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Alagille-Watson Syndrome

Alagille-Watson Syndrome Definition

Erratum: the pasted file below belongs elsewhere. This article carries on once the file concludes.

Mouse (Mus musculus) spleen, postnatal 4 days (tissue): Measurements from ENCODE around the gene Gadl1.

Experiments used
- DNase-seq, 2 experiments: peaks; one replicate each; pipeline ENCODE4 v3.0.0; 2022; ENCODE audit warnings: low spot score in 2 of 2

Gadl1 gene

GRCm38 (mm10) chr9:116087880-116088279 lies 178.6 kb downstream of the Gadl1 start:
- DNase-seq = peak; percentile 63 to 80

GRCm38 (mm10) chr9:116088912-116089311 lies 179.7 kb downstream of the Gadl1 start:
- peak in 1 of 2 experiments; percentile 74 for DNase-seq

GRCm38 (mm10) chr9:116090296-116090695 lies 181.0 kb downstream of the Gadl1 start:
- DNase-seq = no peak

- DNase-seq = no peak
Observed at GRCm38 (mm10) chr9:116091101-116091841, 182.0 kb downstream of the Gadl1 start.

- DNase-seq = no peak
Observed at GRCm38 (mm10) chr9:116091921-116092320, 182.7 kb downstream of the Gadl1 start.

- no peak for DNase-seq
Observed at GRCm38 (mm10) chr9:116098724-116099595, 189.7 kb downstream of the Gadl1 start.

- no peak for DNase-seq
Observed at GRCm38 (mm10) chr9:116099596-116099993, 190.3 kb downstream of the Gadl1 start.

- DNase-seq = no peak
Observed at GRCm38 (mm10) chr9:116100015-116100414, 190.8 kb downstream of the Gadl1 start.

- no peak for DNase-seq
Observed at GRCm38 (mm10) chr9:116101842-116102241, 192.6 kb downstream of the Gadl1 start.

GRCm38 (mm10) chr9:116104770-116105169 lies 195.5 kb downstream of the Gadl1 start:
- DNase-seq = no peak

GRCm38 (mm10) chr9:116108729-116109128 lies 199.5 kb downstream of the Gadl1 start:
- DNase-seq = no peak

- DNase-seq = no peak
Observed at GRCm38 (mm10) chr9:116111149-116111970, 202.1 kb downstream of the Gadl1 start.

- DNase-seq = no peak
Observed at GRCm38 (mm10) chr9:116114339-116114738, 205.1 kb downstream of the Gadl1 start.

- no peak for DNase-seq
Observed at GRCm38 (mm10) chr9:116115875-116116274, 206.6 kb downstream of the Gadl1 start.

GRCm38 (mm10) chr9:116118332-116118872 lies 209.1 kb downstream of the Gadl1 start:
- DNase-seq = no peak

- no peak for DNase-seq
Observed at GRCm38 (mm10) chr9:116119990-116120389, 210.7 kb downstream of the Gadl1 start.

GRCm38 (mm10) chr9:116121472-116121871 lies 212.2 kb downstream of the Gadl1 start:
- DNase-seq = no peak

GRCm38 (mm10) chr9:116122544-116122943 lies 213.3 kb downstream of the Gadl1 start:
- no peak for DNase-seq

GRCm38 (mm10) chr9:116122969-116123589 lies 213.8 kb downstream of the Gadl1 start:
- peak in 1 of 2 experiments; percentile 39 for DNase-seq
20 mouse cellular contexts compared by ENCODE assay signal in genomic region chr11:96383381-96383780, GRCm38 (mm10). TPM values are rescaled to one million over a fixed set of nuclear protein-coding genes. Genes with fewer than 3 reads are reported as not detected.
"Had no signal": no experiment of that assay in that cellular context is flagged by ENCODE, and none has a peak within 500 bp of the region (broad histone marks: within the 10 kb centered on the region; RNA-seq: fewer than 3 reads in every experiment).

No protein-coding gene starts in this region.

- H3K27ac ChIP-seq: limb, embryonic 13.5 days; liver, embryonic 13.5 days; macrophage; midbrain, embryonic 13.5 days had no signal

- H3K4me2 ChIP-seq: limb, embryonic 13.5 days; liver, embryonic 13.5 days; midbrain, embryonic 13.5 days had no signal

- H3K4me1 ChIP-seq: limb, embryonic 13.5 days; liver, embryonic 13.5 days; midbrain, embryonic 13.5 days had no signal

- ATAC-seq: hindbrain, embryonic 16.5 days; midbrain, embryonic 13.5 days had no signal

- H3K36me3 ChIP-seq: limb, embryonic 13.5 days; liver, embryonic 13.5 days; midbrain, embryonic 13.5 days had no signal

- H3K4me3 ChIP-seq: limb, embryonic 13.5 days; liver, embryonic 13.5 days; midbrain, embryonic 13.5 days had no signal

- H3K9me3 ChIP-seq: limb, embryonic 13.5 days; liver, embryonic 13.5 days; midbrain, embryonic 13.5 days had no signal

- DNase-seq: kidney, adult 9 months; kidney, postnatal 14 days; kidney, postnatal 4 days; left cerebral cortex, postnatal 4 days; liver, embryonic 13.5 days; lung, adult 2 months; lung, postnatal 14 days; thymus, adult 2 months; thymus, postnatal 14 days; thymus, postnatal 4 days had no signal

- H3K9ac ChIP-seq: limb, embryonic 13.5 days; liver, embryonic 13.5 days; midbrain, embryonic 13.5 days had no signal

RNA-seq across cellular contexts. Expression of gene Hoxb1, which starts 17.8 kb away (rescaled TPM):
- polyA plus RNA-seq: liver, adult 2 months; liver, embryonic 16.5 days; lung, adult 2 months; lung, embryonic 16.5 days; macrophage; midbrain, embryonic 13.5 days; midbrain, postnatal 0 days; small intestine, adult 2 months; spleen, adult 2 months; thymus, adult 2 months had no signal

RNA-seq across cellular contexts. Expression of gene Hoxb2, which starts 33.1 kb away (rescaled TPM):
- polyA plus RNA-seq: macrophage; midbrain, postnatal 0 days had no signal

Alagille-Watson syndrome (AWS) is one of the genetic disorders which affect the different systems of the body including the heart and the liver. The symptoms of the AWS are usually manifested during early childhood or infancy. It is hereditary and its prevalence rate is 1 in every 70,000. The symptoms if AWS varies per family that in some cases it is so mild that the symptoms are unnoticeable while in some cases the symptoms may be as severe as to require transplantation of the heart. When the symptom is liver damage, the patient may have Alagille syndrome which includes yellowing of the skin and whites of the eyes, xanthomas, itching and bile duct paucity. The patient may also have congenital heart problem and kidney problems. In other less common cases, the central nervous system is affected. As for the physical manifestation, those with AWS have the same facial features which includes broad forehead, small and pointed chin and deep-set eyes. The Alagille-Watson Syndrome is caused by the mutation in the JAG1 gene. This gene plays an important role in the signaling of cells during the embryonic development. The mutation of the gene then disrupts the signaling and thus it causes developmental errors of the body's system, such as the heart, liver, spinal column and facial features. In those with liver problems caused by the AWS, the bile ducts are narrowed and malformed. This then results in bile build ups and scarring which prevents the proper elimination of wastes in the blood. Usually the child inherits the altered gene from one parent although there are cases wherein the patient develops mutations of the gene. At present, there is still no known cure for the AWS and the treatment given to patients are targeted to the improvement of the affected system of the body, such as improvement of heart or liver condition. At the same time, the treatments are aimed also at reducing the effects of the affected system. For those with liver problems caused by AWS, there are several medications which are effective in improving the bile flow and in reducing the itching and this include Actigall, Atarax, Rifampicin, Cholestyramine and Phenobarbitol. Of course the effectiveness of the medication varies per patient. Doctors also recommend the high dosage of multivitamins especially vitamins A, D, E and K, since with the damage to the bile ducts the body will have difficulty absorbing these important vitamins. For those with heart defects caused by AWC, corrective surgery is sometimes necessary.

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